“The ethical role of corporations is environmental protection.
Therefore, the fossil fuel industry is immoral, and so are the government leaders who continue to support it.”
The effects of climate change are comprehensive. They encompass issues on environment, public health, food security, and even national safety. And by going a little bit further, we can see that is also an issue of morality—or as Pope Francis would put it, our attitude towards nature. But don’t worry; this article isn’t going to be about religion. Your Facebook wall has more than enough about it.
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Morality is how we differentiate our decisions, intentions, and actions between those that are generally perceived as good and bad. These perceptions can be derived from a person’s philosophy, religion, or culture and are said to be subjective. But this should not be the case; Morality should be a set of standards that is acceptable to all—in other words, it should be universal.
The burning question has to be asked. Do owners of coal companies and government leaders who support them occupy the moral high ground? You be the judge.
The morality of coal corporations
Should businesses be subject to moral valuation? According to Prof. Leonardo de Castro from the College of Social Science and Philosophy in the University of the Philippines, Diliman, it is meaningful to speak of the morality of businesses because they affect various aspects of life such as our values and well-being. De Castro further argues that business acts have the potential to generate benefits or injuries, violate or respect moral rights, justly or unjustly distribute benefits like wages and burdens like work, and contribute to the environment crisis such as air, water, and land pollutions and the depletion of natural resources.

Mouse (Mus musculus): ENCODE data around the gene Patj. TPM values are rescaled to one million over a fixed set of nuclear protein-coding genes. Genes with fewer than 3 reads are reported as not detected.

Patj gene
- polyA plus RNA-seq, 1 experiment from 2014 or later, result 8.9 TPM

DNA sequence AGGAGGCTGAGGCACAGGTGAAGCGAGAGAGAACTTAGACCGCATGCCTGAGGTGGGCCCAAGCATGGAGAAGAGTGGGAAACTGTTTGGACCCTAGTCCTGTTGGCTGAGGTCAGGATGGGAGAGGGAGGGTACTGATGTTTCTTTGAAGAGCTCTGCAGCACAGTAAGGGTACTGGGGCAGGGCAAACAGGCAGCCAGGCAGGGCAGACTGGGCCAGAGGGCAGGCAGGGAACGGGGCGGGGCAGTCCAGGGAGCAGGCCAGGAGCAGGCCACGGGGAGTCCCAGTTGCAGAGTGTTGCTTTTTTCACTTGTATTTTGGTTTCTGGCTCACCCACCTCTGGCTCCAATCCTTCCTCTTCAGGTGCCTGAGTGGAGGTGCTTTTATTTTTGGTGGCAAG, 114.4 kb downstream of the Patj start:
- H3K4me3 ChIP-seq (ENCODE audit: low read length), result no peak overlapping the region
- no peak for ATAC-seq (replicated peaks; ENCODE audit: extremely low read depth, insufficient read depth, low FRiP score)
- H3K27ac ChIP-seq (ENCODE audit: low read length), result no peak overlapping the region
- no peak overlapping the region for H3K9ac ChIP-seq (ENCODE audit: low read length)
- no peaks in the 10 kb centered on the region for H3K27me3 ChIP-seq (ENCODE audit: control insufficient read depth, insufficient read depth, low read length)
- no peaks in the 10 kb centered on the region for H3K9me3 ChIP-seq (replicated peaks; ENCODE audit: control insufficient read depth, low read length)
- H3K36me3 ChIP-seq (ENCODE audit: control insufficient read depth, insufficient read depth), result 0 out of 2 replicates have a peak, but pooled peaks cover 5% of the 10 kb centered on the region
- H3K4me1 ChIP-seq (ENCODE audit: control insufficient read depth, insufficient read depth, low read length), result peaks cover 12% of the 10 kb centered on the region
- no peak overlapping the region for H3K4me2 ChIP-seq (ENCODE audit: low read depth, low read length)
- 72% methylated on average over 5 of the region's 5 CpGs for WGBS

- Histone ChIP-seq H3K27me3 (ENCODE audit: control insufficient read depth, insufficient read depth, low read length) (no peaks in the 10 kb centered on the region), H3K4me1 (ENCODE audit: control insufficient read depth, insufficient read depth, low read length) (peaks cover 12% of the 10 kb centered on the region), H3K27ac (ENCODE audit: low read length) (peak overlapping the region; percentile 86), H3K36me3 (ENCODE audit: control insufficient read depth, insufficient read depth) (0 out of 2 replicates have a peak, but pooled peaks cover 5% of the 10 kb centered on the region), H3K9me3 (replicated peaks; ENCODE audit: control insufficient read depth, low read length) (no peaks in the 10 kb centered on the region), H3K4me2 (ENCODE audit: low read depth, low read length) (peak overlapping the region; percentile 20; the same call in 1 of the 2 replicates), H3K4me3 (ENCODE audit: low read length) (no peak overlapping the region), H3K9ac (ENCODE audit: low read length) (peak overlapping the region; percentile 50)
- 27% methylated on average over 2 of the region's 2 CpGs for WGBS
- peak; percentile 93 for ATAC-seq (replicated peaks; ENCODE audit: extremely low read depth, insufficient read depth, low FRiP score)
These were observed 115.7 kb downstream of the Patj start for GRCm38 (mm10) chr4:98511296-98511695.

However, there are also arguments saying that morality carries no weight in the business sphere. De Castro has identified these arguments as (a) The Invisible Hand Argument, (b) The Legal Argument, (c) The Amorality Argument, and (d) The Immorality Argument.
Recall philosopher Adam Smith’s metaphor, the Invisible Hand. It is used to describe how individual efforts may actually benefit the society regardless of the intention. Therefore, even the motive of an act is essentially selfish; such an act will eventually bring about the common good. For example, the owners of a telecommunications company are only after profit, even without the intention of satisfying the need of their customers, are still helping the community by providing a platform for human connectivity.
However, this argument can be held correct only when the business caters to the basic needs of man like food, shelter, and education. Selling of illegal drugs and prostitution will in no way bring any good to the society in general. Now, think about a giant coal-mining corporation that not only destroys nature but as well pose threats to human health.